“I deeply appreciate the Board’s confidence in allowing me to continue in this role. I absolutely love my job and am grateful every day for the opportunity to serve those who serve this state,” Smout said. “We have a lot to be proud of and we will continue to improve the system, our relationships and our ability to deliver long-term pension stability.”
The risk-averse strategy implemented by PSPRS seeks to diversify assets and reduce exposure to publicly-traded equities, the greatest driver of market fluctuations. The trust performed admirably in fiscal years 2013 and 2014, posting net gains of 11 percent and 13.3 percent, respectively, despite assuming far less risk than the vast majority of public pension plans.
Additionally, PSPRS is expected to outperform more than 80 percent of 66 comparably sized pension trusts for fiscal year 2015, a year marked by low returns for trusts with stock-heavy portfolios.
The PSPRS trust combined with the Corrections Officers Retirement Plan (CORP) and the Elected Officials Retirement Plan (EORP) is valued at roughly $8.3 billion and provides retirement, disability and survivor benefits to approximately 50,000 retired and active members.
While I believe that former PSPRS Administrator James Hacking was unfairly scapegoated for PSPRS' problems and forced to fall on his sword and resign to appease some PSPRS critics, his departure was an opportunity to bring in someone new with a better track record at another pension system or financial organization.  I thought we would have that when in March 2015 PSPRS announced that Kevin Olineck, a vice-president with the British Columbia Pension Corporation (BCPC), was chosen to be the new PSPRS Administrator.  The BCPC is in much, much better financial shape than PSPRS, and no doubt has many good practices that Mr. Olineck could have brought with him to PSPRS.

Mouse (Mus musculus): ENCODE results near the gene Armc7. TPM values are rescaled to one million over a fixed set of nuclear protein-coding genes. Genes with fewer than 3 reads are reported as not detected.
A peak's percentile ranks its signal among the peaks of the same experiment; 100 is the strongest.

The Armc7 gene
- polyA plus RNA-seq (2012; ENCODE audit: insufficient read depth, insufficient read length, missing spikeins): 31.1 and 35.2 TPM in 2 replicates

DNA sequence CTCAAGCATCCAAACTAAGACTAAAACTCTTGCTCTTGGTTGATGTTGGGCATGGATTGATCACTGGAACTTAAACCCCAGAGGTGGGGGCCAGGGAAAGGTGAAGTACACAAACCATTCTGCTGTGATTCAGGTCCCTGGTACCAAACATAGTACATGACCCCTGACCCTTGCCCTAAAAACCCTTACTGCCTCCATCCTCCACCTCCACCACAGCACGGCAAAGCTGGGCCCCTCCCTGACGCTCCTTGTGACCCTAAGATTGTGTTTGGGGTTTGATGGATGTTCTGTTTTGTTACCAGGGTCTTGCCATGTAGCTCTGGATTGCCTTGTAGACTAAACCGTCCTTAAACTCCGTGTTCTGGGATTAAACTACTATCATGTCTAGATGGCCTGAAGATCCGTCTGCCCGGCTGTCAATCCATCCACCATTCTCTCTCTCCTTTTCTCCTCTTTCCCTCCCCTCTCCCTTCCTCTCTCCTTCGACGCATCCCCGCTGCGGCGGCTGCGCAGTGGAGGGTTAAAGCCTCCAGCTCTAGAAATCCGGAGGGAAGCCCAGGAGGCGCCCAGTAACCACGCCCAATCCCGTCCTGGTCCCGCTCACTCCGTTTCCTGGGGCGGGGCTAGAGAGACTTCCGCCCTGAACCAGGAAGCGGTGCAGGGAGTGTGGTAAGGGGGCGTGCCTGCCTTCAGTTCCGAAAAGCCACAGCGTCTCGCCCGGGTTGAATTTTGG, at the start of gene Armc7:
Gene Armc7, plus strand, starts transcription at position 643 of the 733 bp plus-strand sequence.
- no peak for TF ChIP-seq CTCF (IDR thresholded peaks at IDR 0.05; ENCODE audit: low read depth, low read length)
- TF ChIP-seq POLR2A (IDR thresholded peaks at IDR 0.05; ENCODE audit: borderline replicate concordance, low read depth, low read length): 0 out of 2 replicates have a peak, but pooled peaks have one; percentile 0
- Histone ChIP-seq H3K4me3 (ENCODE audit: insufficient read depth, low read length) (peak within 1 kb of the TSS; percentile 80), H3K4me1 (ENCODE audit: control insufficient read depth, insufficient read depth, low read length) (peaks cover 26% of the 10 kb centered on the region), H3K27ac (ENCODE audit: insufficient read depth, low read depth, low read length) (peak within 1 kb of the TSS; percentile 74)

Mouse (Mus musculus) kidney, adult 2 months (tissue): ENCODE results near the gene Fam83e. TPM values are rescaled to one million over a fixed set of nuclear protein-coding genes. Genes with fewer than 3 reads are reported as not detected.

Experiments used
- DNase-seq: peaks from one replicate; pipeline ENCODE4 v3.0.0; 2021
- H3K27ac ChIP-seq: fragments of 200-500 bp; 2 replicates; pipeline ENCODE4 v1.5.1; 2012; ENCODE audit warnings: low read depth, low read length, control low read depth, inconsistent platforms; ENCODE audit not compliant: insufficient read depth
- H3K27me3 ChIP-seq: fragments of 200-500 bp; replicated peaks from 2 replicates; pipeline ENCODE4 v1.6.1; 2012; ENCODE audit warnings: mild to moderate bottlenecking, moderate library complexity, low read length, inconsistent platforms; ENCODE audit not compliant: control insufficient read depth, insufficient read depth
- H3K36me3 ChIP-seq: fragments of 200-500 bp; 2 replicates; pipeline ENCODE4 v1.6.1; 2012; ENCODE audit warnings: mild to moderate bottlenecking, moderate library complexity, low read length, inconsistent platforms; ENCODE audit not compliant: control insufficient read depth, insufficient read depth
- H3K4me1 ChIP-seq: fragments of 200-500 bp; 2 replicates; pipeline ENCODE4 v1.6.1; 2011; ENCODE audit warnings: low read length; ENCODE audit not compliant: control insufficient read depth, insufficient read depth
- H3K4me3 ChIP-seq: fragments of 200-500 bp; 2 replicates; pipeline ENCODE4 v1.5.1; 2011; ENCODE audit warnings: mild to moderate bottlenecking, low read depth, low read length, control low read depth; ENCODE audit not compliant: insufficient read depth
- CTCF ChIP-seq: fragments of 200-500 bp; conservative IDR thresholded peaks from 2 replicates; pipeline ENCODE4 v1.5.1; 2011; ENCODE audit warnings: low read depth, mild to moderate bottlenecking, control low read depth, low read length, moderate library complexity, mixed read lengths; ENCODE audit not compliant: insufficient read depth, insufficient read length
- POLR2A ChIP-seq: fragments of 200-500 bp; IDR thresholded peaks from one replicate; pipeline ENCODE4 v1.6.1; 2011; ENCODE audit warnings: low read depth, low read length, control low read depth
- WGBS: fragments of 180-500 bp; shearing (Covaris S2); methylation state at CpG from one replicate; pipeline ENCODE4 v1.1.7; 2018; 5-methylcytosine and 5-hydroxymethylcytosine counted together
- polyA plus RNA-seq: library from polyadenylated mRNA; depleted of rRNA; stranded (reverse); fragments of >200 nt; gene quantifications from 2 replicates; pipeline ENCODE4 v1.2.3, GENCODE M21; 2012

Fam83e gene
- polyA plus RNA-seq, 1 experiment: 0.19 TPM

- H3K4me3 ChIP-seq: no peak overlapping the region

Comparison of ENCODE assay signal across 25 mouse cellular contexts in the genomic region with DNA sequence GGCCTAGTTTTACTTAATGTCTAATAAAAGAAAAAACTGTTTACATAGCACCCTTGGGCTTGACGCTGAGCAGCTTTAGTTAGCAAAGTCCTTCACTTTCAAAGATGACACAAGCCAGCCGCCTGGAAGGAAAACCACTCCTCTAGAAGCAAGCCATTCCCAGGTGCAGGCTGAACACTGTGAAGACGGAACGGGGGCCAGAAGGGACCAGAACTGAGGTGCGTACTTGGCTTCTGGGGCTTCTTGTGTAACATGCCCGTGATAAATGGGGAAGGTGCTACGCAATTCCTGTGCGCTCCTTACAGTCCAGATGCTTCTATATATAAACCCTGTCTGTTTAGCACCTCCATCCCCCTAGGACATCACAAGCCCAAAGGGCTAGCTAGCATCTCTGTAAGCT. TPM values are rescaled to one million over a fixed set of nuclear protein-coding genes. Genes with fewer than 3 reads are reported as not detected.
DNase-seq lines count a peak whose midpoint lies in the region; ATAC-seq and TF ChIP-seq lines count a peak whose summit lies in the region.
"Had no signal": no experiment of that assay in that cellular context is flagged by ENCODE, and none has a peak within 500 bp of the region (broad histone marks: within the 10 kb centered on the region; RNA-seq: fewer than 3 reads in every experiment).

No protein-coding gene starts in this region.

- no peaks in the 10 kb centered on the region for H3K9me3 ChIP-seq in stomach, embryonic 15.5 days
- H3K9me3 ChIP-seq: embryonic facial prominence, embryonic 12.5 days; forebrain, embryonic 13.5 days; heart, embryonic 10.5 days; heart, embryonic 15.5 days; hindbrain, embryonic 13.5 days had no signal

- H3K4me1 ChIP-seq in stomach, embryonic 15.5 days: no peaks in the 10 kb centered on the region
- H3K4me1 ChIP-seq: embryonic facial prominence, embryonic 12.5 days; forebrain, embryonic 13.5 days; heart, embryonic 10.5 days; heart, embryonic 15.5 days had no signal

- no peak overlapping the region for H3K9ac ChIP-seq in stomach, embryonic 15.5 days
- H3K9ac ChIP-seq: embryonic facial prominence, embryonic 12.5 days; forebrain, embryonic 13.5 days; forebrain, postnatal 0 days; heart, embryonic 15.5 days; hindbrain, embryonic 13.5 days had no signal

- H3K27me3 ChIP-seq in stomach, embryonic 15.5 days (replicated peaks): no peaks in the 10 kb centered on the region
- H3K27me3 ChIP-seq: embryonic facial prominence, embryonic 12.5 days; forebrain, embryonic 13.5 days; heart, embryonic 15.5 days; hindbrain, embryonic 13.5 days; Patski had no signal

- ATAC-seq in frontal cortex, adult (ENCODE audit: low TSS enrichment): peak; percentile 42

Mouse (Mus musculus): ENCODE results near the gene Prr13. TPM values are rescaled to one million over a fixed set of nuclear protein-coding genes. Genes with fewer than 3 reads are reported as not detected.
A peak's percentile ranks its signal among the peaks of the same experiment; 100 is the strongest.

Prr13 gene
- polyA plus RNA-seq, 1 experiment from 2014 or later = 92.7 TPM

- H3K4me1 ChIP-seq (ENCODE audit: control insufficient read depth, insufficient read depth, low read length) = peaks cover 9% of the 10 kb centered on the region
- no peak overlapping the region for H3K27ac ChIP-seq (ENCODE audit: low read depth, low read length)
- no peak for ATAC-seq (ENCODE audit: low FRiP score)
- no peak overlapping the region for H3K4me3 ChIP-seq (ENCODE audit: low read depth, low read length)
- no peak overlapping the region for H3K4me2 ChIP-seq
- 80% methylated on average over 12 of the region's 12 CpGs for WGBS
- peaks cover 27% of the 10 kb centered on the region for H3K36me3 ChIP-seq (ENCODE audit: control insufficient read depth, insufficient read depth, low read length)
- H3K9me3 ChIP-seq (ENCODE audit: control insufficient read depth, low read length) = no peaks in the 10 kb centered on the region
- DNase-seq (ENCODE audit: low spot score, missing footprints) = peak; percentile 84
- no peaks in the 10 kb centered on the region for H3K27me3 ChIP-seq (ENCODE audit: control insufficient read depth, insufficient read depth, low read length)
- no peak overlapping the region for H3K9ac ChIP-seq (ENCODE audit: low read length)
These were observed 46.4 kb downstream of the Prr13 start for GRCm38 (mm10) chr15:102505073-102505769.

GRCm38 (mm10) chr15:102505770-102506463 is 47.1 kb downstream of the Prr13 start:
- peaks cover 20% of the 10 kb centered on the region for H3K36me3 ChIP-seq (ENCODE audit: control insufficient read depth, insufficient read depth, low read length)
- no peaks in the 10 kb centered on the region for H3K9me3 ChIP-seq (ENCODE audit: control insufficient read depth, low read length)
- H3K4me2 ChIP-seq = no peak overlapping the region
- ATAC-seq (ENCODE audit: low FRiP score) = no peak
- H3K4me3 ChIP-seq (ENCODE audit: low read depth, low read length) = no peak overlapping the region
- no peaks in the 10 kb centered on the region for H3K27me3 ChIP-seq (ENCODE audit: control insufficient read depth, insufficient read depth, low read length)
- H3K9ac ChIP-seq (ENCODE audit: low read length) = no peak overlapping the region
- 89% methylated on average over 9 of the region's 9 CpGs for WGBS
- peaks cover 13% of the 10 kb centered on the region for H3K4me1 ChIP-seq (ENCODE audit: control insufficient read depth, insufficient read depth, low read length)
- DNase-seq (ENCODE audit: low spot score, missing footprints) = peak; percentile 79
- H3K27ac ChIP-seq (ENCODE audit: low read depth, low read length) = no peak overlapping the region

Unfortunately, this was not to be as Mr. Olineck strangely could not get a visa to work in the United States, and the Board of Trustees' choice went from international to inter-office.  While the press release touts Mr. Smout's 18-year tenure as a plus, a look at his resume shows that with the exception of a three-month stint as acting finance director for the Salt Lake City Public Library, he has worked almost exclusively for PSPRS, starting as an administrative assistant in 1997 and working his way up to Deputy Administrator in 2011.  While he has an admirable record of career advancement in PSPRS, the bulk of his time with PSPRS coincides with its worst financial performance and most problematic management.  Also, according to the August 27, 2015 Arizona Republic article, Arizona public-safety pension trust picks insider as new leader, by Craig Harris, Mr. Smout signed off on the illegal raises that cost Mr. Hacking his job.

Compared to Mr. Olineck or Deric Righter, a former CEO of ThyssenKrupp USA, the other finalist for the Administrator job and another person with a more varied and successful career in finance and management, Mr. Smout appears, far and away, the least likely of the three to implement change at PSPRS.  Closer to home, we can compare Mr. Smout to Paul Matson, Director of the much better managed and much better performing Arizona State Retirement System (ASRS).  Mr. Matson's ASRS biography shows he worked six years for the Alberta, Canada Treasury before joining ASRS, then spent eight years as ASRS Chief Investment Officer before becoming Director.  ASRS' Trustees obviously saw the value in a more well-rounded career with exposure to other systems when they hired and promoted Mr. Matson.  It is unfortunate the PSPRS Board of Trustees did not see things the same way once they knew that Mr. Olineck was unable to take the job.

Trustees Lauren Kingry and Bill Davis, to their credit, voted against Mr. Smout's selection, with Mr. Kingry stating that he wanted to "to examine the available candidate pool."  Unfortunately, the other five Trustees voted to select Mr. Smout without even that cursory amount of due diligence.  Of course, the Board already bungled a months-long hiring process by offering the job to someone who could not work in the United States, a piece of information which was conspicuously omitted from the press release.  They also see fit to boast about their fiscal year 2015 performance, despite the fact that it will only be about half the assumed rate of return, another piece of information missing from the press release.  If this is the mindset of the Board of Trustees, maybe the next thing to be replaced should be some of the Trustees.

Friday, August 28, 2015